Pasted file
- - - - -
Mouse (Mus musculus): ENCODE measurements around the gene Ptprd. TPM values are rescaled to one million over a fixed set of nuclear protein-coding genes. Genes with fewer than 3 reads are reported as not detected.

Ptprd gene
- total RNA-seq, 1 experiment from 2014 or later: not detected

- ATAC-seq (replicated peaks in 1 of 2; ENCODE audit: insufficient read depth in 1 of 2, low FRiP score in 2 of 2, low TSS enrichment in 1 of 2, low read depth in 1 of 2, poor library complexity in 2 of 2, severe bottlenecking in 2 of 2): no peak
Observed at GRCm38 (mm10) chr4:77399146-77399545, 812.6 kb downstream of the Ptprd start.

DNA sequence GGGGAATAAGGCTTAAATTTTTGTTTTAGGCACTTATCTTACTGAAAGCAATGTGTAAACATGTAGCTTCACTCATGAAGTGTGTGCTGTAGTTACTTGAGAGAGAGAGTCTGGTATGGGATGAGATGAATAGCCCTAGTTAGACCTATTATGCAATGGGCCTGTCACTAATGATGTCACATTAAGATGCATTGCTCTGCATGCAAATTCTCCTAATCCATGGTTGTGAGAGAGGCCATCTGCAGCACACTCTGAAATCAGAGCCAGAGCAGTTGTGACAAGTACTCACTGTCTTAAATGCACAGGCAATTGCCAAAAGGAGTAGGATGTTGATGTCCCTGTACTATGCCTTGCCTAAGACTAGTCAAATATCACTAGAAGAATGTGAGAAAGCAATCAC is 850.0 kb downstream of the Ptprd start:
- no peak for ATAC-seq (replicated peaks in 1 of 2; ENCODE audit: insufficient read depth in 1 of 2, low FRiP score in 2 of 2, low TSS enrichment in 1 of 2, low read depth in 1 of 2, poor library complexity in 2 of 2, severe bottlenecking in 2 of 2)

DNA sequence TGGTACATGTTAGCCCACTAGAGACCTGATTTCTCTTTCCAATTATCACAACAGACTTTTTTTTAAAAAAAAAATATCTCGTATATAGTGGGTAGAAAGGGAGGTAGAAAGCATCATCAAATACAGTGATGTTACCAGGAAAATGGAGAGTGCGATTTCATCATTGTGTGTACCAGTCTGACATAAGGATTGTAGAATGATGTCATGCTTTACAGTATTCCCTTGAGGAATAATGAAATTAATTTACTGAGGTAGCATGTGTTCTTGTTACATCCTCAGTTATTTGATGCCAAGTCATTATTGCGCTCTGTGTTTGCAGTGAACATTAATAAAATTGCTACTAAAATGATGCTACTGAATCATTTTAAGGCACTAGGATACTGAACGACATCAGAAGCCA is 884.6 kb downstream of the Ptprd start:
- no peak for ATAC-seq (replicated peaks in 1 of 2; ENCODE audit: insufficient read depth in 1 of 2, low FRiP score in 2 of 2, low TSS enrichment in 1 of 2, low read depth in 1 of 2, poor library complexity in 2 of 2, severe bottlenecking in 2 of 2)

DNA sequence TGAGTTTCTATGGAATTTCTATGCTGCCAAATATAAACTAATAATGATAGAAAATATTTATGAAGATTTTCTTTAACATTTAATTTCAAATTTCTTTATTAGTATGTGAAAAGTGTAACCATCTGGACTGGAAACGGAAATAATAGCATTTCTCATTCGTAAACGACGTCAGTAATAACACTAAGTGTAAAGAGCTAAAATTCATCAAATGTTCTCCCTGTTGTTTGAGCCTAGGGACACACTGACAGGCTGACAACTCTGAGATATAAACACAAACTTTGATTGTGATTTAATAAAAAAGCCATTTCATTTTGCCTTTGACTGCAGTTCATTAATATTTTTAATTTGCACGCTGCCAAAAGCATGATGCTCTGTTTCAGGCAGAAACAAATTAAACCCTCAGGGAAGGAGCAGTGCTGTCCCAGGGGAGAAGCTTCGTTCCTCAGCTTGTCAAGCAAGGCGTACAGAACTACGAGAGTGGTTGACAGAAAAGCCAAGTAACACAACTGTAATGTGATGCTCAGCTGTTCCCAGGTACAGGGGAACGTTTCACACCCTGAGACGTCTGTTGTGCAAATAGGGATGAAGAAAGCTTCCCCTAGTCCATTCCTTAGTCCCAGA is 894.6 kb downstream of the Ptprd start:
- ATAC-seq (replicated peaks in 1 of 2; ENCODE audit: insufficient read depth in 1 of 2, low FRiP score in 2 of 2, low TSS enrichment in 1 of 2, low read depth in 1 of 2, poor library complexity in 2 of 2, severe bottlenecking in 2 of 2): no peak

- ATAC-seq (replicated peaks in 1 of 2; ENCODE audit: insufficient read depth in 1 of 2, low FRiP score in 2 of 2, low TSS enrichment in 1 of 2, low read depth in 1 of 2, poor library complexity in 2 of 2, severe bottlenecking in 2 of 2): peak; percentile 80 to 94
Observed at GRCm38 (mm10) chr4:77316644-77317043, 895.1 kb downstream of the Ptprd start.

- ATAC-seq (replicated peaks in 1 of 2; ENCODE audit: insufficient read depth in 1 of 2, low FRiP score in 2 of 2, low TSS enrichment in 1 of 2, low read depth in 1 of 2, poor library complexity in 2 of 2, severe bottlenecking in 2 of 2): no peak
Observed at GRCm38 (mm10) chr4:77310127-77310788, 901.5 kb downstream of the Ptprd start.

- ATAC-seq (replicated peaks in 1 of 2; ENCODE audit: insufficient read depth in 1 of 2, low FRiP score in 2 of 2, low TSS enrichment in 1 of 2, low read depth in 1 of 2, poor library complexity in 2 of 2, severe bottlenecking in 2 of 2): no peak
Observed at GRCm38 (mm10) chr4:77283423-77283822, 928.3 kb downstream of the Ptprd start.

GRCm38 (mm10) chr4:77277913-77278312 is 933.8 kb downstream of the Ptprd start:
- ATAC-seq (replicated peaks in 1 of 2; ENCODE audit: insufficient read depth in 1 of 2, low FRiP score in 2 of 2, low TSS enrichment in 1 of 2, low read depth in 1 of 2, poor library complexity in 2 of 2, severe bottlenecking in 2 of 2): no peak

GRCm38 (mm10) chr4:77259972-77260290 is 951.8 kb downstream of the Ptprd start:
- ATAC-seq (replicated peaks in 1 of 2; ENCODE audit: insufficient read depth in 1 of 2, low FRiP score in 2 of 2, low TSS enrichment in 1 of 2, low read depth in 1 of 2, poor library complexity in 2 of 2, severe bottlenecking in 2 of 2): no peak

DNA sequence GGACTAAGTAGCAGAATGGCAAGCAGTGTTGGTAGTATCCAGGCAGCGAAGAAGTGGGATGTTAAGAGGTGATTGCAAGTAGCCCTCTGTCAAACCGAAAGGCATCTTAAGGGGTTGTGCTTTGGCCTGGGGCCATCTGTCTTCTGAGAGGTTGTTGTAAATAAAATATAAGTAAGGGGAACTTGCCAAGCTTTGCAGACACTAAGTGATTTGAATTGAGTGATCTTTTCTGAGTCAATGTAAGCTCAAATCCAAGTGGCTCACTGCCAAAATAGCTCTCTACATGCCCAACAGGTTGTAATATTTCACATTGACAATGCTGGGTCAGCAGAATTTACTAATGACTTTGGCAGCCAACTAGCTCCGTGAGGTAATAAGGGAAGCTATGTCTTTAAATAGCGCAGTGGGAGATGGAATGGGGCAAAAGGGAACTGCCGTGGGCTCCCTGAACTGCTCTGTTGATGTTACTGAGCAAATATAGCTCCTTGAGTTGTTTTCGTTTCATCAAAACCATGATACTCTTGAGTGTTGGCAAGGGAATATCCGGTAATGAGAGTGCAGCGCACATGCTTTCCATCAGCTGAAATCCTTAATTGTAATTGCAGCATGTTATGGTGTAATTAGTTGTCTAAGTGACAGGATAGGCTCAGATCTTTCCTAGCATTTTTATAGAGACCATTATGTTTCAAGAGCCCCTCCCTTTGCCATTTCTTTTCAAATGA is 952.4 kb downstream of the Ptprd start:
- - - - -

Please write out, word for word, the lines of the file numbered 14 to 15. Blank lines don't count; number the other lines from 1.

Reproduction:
- ATAC-seq (replicated peaks in 1 of 2; ENCODE audit: insufficient read depth in 1 of 2, low FRiP score in 2 of 2, low TSS enrichment in 1 of 2, low read depth in 1 of 2, poor library complexity in 2 of 2, severe bottlenecking in 2 of 2): no peak
Observed at GRCm38 (mm10) chr4:77310127-77310788, 901.5 kb downstream of the Ptprd start.